Scientists are conveniently working to redefine the concept of biological sex
Princeton anthropologist Agustin Fuentes, in a recent Scientific American article, discussed several animals whose reproductive biology differs significantly from that of mammals. The existence of such animals, he claimed, challenges standard notions of binary sex. These animals included sex-changing fish, hermaphroditic worms and a species of unisex lizard.
Fuentes then went on to say that although mammals are less “freewheeling” because they exhibit physiological processes such as pregnancy that are limited to “egg producers”, human sex is not binary because many A person’s biological and social characteristics, ranging from housekeeping ability to athletic prowess, are not fully correlated with egg or sperm production.
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Scientifically, this makes as much sense as saying that humans aren’t hot-blooded because some humans have red hair. However, the logic does not matter as the basic concepts of binary gender are incompatible with the fashionable gender ideology and policies supported by LGBT activists. Consequently, the basic idea of biological sex is increasingly being attacked as anachronistic, bigoted, and unscientific for good measure.
Outdated junk science is being weaponized against the trans community, Johns Hopkins University science historian Jules Gill-Peterson argued in a 2022 interview with Scientific American.
In an opinion piece published the same year in the prestigious journal Science, a group of academics warned scientists studying sex to beware of lawmakers and policymakers who might misunderstand or abuse their work and the consequences that this entails. might have for members of the LGBT community.
“Using biological definitions in law may seem like responsible governance, but it can lead to harmful or illogical results,” they explained. “This can happen through a variety of means, including… the uncritical use of binary sex categories in science; and ignoring bioscientific evidence on the complexity, mutability, context specificity, and plurality of sex and gender.
These authors were not alone.
“As scientists, we need to fight the misuse of biological terms by promoting accurate language… (e.g., “menstruating people”) and recognizing that people express these variables in ways that may not conform to a sex or gender binary system,” exclaimed the authors of another Science opinion piece, this one published in 2021.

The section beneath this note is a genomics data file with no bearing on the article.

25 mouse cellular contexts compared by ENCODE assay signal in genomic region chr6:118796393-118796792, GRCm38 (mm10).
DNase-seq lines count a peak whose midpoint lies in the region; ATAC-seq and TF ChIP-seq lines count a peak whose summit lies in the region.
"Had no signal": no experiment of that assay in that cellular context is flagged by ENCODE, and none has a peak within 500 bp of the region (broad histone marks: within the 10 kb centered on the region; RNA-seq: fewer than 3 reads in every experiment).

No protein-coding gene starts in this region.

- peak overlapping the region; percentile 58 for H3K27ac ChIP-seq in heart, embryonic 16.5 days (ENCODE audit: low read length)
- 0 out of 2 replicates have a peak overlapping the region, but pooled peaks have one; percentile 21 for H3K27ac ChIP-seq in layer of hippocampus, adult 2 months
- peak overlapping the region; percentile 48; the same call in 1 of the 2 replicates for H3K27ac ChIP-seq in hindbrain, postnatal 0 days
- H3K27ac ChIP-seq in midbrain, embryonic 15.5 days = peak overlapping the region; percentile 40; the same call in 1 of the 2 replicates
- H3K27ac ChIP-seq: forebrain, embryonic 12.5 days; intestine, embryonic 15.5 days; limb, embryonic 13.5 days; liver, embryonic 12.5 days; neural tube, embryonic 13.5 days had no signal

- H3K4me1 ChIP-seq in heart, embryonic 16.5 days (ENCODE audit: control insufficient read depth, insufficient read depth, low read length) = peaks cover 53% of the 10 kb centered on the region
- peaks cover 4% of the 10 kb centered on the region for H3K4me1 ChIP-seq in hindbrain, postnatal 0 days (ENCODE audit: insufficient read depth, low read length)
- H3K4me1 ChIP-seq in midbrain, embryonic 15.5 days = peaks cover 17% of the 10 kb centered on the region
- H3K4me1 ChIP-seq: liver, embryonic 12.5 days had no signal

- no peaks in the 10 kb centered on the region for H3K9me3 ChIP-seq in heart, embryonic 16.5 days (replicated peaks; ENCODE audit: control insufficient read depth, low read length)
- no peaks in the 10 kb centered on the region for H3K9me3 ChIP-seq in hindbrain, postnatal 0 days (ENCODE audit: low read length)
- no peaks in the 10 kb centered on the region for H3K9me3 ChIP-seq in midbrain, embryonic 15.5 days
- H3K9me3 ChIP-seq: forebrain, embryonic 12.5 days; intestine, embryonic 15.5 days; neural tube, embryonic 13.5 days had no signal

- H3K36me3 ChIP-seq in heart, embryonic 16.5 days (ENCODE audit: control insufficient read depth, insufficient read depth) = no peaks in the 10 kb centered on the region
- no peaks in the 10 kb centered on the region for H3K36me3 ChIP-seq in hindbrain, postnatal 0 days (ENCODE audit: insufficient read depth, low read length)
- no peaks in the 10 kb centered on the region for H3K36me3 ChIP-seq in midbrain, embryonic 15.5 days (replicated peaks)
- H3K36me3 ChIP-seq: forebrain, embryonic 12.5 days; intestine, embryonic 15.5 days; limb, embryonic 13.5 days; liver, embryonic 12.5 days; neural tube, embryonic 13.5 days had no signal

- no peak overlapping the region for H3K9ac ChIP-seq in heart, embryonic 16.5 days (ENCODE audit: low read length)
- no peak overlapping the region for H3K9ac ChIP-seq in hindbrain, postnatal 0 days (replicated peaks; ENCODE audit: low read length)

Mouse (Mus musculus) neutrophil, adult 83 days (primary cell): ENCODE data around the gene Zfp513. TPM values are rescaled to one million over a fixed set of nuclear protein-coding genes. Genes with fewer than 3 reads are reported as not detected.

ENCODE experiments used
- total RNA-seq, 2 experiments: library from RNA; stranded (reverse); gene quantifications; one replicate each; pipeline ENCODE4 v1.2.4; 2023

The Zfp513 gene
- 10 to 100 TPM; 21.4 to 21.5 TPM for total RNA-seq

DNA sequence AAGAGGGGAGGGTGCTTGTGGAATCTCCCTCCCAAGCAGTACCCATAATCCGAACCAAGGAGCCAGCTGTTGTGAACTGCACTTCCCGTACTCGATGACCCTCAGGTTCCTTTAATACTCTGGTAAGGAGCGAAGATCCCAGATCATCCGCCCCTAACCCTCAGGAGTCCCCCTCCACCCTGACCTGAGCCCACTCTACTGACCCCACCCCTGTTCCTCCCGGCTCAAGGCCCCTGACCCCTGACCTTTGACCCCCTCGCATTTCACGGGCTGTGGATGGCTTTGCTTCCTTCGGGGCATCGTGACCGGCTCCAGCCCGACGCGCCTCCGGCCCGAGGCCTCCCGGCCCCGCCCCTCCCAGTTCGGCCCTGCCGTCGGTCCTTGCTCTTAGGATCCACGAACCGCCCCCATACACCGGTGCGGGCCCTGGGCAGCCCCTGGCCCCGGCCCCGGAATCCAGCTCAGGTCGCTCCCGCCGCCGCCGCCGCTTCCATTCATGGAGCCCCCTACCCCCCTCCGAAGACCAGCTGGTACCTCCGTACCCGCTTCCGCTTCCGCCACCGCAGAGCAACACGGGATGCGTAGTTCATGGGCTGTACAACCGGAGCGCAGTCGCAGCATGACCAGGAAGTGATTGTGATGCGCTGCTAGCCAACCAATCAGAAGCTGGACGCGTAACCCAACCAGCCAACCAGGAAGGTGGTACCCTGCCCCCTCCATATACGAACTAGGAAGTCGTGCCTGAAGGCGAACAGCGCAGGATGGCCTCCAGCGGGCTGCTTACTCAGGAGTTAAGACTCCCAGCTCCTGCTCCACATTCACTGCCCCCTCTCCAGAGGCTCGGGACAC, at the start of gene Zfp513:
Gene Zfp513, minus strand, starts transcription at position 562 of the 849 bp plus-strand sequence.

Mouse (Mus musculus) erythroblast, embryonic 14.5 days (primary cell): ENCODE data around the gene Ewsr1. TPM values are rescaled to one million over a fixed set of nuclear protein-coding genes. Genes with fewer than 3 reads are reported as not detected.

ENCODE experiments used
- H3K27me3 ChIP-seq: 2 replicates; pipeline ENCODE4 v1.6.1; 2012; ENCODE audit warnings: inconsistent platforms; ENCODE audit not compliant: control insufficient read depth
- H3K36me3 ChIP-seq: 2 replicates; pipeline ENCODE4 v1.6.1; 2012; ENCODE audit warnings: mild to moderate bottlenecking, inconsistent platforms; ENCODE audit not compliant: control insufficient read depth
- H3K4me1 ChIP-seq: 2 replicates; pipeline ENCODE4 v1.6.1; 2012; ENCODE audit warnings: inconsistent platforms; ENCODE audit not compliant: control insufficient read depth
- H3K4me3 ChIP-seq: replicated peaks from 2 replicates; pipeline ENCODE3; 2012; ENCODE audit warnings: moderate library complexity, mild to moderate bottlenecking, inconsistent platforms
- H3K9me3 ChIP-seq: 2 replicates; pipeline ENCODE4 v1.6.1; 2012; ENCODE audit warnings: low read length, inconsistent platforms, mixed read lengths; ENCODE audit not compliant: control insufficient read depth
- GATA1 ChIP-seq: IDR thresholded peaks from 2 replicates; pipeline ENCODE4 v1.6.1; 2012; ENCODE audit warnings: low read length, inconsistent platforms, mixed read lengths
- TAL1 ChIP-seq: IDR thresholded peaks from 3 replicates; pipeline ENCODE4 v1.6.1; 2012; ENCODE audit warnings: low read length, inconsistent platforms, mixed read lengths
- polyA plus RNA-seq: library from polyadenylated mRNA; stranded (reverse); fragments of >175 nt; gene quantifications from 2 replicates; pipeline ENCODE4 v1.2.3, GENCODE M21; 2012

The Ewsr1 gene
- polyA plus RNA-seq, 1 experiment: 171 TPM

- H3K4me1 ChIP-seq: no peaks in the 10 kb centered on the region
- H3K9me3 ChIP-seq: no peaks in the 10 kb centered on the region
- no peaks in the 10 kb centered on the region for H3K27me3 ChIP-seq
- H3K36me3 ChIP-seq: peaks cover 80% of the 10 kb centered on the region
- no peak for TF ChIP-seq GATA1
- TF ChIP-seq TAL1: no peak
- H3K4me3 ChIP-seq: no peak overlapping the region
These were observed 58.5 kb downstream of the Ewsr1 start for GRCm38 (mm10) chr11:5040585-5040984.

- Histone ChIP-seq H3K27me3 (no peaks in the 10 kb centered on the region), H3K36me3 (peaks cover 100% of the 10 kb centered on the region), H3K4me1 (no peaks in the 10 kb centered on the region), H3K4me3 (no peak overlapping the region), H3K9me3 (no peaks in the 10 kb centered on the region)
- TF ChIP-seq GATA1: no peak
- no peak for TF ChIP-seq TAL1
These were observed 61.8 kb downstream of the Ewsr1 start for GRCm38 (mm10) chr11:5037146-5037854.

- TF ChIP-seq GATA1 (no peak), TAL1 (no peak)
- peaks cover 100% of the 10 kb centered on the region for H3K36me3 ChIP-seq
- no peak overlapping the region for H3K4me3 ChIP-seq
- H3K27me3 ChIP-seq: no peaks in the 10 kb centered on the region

Yet nowhere in these or similar calls to arms against biological sex, often supposedly made in the name of accurate and precise discussions of biology, does anyone adequately explain how there is a significant biological difference between a menstruating person and a woman or does offer a biological description of “non-binary” for something other than maybe a fungus or algae.
Instead, like Fuentes, authors of such plays typically present a small arch of animals and other organisms with aspects of their reproductive biology that may seem odd to most people and act as if were newly discovered exceptions that completely abolish antiquated rules that still shape our understanding of biological sex.
However, those who have studied organisms other than mammals are well aware of these supposed exceptions. They have been for some time.
But most biologists have never felt the need to completely deny the notion of binary sex simply because a biologically more accurate version of Finding Nemo would result in a completely different kind of movie, though probably more in line with current programming. from Disney.
Even fewer would have suggested that the existence of hermaphrodite worms warrants an overhaul of the seventh grade health class.
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Yet, with increasing frequency, many scientists and educators have done just that through arguments that are often logically and scientifically incoherent. They use these arguments to silence critics of favored narratives and appear to discredit those who might assert the authority of science when defending their opposition to policies favored by LGBT activists.
Daniel Nuccio holds a doctorate. Biology student and regular contributor to College Fix and the Brownstone Institute.